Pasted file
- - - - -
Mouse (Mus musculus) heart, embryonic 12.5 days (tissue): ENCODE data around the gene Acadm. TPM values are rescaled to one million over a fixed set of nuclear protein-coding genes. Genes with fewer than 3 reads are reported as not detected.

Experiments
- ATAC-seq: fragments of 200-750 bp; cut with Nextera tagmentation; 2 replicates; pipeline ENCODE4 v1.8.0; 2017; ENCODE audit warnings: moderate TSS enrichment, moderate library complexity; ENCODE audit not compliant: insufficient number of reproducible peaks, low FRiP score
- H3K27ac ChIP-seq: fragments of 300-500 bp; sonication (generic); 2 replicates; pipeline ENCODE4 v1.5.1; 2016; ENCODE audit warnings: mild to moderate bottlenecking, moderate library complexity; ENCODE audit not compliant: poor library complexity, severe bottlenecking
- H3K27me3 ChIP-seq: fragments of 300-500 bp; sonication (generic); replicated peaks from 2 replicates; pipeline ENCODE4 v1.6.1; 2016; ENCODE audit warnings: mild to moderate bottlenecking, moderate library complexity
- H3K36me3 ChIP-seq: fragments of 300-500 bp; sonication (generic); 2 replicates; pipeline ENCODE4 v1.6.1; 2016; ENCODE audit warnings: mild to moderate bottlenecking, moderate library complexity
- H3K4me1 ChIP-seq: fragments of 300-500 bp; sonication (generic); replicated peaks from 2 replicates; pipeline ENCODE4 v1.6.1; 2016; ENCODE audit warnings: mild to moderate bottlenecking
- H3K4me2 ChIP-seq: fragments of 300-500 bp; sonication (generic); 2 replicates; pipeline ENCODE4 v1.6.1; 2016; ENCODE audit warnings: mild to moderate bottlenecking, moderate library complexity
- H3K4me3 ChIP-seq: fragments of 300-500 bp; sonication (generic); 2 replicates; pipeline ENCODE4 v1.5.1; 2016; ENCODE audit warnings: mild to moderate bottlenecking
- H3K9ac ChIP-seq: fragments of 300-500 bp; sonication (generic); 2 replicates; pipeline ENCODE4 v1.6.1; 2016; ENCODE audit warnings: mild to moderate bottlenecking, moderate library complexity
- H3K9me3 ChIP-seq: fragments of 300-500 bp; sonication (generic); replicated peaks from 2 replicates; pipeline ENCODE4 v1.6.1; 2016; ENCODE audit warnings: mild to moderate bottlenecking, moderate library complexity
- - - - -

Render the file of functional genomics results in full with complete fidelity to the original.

Mouse (Mus musculus) heart, embryonic 12.5 days (tissue): ENCODE data around the gene Acadm. TPM values are rescaled to one million over a fixed set of nuclear protein-coding genes. Genes with fewer than 3 reads are reported as not detected.

Experiments
- ATAC-seq: fragments of 200-750 bp; cut with Nextera tagmentation; 2 replicates; pipeline ENCODE4 v1.8.0; 2017; ENCODE audit warnings: moderate TSS enrichment, moderate library complexity; ENCODE audit not compliant: insufficient number of reproducible peaks, low FRiP score
- H3K27ac ChIP-seq: fragments of 300-500 bp; sonication (generic); 2 replicates; pipeline ENCODE4 v1.5.1; 2016; ENCODE audit warnings: mild to moderate bottlenecking, moderate library complexity; ENCODE audit not compliant: poor library complexity, severe bottlenecking
- H3K27me3 ChIP-seq: fragments of 300-500 bp; sonication (generic); replicated peaks from 2 replicates; pipeline ENCODE4 v1.6.1; 2016; ENCODE audit warnings: mild to moderate bottlenecking, moderate library complexity
- H3K36me3 ChIP-seq: fragments of 300-500 bp; sonication (generic); 2 replicates; pipeline ENCODE4 v1.6.1; 2016; ENCODE audit warnings: mild to moderate bottlenecking, moderate library complexity
- H3K4me1 ChIP-seq: fragments of 300-500 bp; sonication (generic); replicated peaks from 2 replicates; pipeline ENCODE4 v1.6.1; 2016; ENCODE audit warnings: mild to moderate bottlenecking
- H3K4me2 ChIP-seq: fragments of 300-500 bp; sonication (generic); 2 replicates; pipeline ENCODE4 v1.6.1; 2016; ENCODE audit warnings: mild to moderate bottlenecking, moderate library complexity
- H3K4me3 ChIP-seq: fragments of 300-500 bp; sonication (generic); 2 replicates; pipeline ENCODE4 v1.5.1; 2016; ENCODE audit warnings: mild to moderate bottlenecking
- H3K9ac ChIP-seq: fragments of 300-500 bp; sonication (generic); 2 replicates; pipeline ENCODE4 v1.6.1; 2016; ENCODE audit warnings: mild to moderate bottlenecking, moderate library complexity
- H3K9me3 ChIP-seq: fragments of 300-500 bp; sonication (generic); replicated peaks from 2 replicates; pipeline ENCODE4 v1.6.1; 2016; ENCODE audit warnings: mild to moderate bottlenecking, moderate library complexity